|Oxygen toxicity, respiration and behavioural responses to oxygen in free-living anaerobic ciliates|In: Microbiology. Society for General Microbiology: Reading. ISSN 1350-0872, more
Anaerobiosis; Chemotaxis; Microhabitats; Oxygen; Toxicity; Metopus contortus (Quennerstedt, 1867) [WoRMS]; Marine
|Authors|| || Top |
- Fenchel, T., more
- Finlay, B.J.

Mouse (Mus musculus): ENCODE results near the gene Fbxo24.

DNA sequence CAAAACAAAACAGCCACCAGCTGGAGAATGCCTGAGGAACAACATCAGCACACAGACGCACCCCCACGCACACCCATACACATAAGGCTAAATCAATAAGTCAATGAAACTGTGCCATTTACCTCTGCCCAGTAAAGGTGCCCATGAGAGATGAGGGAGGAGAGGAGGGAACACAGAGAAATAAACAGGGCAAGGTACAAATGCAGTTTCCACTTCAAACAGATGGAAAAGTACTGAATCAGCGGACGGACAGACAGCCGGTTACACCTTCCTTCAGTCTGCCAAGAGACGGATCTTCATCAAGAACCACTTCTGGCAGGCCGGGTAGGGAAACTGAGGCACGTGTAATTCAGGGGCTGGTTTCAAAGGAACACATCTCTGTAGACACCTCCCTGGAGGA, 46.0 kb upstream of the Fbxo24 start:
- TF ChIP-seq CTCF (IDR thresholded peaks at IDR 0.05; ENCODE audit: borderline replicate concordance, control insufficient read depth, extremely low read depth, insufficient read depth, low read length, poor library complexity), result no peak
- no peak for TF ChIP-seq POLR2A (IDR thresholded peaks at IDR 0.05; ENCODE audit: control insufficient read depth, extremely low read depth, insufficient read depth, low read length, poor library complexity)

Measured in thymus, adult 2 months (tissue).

Three species of marine, anaerobic free-living ciliates (Metopus contortus, Plagiopyla frontata and Parablepharisma collare) were studied with respect to their relation to O2. Survival was adversely affected at O2 tensions exceeding 1-2% of atmospheric (air) saturation (atm. sat.): Parablepharisma collare survived for about 1 h at 100% atm. sat., while the other two species survived the treatment for up to 2 d. Survival in the presence of O2 depended on the composition of the medium; cells survived longer in clean seawater than in culture medium which, when exposed to O2, became toxic. Metopus contortus and Plagiopyla frontata respired O2 at rates similar to those of aerobic species; this O2 uptake is not coupled to energy conservation since the ciliates do not contain cytochromes, and low O2 tensions do not stimulate growth. O2 consumption is probably a detoxification mechanism which can maintain an intracellular anaerobic environment at a low ambient O2 tension. Metopus contortus and Plagiopyla frontata showed chemosensory behaviour in response to O2; this allowed them to find and remain within anaerobic microhabitats.